Originally from Fairfax, Virginia, Leckert moved to New York in 2001, and to Brooklyn in 2006. Her grandmother, residing in Florida but from Bensonhurst, didn’t understand why she’d want to live in New York. But Leckert brushed it off: “Grandma, I’m 20 and I don’t know what I want to do with my life, but whatever it is, I’m gonna be able to find it, I’m gonna be able to do it here,” she said. And it remains true for her today. “Maybe for how much longer, I don’t know, but whatever direction you wanna go, whatever you wanna do with your evenings, whatever kind of social circle you wanna make or family you wanna bring to yourself, I feel like it’s here, it exists.”
Leckert has definitely brought herself an underground family of sorts. When she starts talking about the aerialists, the people making soap out of their apartments in Bay Ridge, the people crafting exotic wood tables on a pier in Red Hook, her eyes glimmer and her hands practically shake with excitement as she gestures. She is utterly fascinated by the creative people in Brooklyn and the activities they pursue. “You wake up every day, and you could do anything,” she says. “You could go to work as a banker, you could smoke pot and watch TV, or you could, you know, craft an anarchist community space! In your basement! You could put on DIY punk shows in your living room, you could have burlesque in your backyard or firespinning or whatever. Those are the people I want to talk to. Hi, why do you do that when the whole world tells you not to do that? When the whole world says be responsible and grow up and do something else.” Because Leckert does this with Brooklyn Spaces, the site is not just a flat archive, but a chronicle of a vibrant underground, a sociological record of the way a sampling of Brooklynites live now.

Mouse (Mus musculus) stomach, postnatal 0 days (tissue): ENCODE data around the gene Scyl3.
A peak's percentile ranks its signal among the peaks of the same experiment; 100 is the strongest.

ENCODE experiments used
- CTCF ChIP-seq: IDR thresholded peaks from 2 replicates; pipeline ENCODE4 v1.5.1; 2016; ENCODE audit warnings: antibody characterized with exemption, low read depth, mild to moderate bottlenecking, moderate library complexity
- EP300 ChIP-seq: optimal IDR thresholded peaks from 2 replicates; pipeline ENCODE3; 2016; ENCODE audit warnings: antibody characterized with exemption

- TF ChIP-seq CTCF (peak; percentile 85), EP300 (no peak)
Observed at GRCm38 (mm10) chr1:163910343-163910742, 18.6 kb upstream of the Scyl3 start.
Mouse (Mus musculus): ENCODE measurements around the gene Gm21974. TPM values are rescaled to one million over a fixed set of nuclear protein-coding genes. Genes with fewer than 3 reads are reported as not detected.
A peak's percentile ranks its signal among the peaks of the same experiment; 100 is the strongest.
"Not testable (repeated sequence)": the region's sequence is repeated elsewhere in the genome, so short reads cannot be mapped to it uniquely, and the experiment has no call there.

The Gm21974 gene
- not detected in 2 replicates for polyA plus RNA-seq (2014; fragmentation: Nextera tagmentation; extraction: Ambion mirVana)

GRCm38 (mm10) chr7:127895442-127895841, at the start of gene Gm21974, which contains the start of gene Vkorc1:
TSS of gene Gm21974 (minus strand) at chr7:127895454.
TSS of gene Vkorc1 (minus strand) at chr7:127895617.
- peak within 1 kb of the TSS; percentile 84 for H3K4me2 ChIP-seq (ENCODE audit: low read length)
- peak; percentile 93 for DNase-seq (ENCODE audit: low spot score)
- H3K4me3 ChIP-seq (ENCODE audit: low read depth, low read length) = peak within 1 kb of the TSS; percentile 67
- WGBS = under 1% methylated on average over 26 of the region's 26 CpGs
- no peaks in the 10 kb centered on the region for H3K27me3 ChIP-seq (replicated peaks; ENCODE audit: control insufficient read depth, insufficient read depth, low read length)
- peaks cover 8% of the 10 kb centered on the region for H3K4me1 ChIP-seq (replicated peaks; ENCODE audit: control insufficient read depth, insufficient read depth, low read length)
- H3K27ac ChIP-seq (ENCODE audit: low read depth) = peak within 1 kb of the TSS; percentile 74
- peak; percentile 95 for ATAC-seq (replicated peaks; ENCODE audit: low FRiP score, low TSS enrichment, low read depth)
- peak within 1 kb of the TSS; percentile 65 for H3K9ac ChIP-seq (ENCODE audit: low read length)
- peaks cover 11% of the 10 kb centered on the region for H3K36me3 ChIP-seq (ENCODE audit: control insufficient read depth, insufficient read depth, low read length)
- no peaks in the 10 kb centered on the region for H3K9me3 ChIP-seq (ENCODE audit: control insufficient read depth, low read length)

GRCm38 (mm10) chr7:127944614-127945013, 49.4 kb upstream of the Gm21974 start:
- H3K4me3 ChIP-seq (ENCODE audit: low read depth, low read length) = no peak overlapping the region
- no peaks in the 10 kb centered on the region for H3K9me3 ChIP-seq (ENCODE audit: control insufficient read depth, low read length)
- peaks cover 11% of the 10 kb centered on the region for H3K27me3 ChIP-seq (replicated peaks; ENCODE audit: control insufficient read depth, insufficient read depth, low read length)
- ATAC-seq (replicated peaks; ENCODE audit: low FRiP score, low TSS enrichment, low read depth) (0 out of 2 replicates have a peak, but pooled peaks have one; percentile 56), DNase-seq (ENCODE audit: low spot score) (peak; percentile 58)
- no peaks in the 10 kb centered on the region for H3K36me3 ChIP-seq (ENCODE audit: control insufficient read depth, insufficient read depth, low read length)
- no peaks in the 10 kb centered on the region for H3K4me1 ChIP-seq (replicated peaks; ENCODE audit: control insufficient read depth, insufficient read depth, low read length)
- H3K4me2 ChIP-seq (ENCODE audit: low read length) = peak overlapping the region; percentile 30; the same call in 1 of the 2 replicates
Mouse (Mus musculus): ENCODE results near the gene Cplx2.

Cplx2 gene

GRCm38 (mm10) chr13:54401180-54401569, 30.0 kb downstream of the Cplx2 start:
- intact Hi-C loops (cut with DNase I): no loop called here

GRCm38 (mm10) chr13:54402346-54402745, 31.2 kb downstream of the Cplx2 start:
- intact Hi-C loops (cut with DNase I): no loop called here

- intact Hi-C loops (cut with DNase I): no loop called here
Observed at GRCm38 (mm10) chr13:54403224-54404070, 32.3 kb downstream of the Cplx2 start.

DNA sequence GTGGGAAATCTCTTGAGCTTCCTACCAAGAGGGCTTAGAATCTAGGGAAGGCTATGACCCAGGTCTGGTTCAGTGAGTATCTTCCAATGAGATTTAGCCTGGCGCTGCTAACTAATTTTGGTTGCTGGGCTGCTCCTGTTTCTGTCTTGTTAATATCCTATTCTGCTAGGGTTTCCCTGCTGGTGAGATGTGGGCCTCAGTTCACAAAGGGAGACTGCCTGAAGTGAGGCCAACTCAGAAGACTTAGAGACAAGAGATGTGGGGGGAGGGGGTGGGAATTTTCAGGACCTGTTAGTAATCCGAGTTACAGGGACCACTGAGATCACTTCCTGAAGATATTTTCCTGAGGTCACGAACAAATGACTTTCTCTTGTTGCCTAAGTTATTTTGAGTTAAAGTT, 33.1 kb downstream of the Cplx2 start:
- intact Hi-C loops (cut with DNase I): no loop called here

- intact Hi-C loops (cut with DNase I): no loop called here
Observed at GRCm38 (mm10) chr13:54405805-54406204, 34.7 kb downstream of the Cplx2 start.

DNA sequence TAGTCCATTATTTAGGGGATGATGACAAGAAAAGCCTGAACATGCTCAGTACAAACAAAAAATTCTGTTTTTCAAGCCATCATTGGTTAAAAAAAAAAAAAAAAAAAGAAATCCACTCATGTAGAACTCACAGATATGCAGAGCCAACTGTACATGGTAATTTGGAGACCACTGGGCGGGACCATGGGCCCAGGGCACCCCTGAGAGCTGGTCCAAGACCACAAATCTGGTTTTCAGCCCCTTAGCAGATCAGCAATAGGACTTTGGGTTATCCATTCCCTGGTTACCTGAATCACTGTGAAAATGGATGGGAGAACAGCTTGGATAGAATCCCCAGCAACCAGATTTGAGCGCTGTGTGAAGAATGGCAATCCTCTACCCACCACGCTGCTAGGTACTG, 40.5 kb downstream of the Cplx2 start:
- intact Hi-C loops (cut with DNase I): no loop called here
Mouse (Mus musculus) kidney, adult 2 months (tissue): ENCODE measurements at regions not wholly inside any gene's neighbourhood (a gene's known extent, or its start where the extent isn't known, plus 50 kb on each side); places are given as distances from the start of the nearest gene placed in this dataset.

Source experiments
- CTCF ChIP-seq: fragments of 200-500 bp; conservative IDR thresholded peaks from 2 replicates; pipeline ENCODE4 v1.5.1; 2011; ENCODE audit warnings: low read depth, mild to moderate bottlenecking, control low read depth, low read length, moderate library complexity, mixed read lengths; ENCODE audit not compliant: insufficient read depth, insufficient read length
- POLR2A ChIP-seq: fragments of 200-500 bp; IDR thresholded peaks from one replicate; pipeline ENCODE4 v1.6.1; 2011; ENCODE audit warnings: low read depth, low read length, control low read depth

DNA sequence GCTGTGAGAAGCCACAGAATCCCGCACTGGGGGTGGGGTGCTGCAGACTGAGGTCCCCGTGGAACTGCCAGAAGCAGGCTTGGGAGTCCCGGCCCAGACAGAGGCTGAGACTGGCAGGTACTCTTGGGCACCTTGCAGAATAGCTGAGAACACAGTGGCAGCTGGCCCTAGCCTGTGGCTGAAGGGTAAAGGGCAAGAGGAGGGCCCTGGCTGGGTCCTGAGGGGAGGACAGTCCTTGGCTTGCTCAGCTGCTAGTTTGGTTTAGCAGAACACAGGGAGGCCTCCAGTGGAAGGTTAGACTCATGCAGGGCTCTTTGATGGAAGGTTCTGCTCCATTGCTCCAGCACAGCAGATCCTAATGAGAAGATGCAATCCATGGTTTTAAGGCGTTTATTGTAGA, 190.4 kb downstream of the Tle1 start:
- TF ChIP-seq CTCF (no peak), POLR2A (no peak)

Leckert has no plans to end Brooklyn Spaces, only to expand. She still hopes the site will become a book one day, and has even been considering visiting other cities across the country and the globe to discover what other spaces and experiences are in store. For now, each of her weekends are packed with Brooklyn activities, be it her graphic novel book club in Sunset Park, stand-up comedy in South Brooklyn, or a brisk bike ride through her own “East of Williamsburg, West of East Williamsburg” neighborhood.
“[Brooklyn Spaces] helps me constantly be amazed by where I live and connect with people who are also constantly amazed by where they live and what they’re doing,” Leckert says. “It just connects me with such an array of incredibly passionate, motivated, fascinating people….Also corny, but it’s my opportunity to give back to the community that in a lot of ways has sustained me and has made being here so terrific. It’s a small thing that I can do to give back….I’m not an aerialist and I’m not a musician, but I can write.”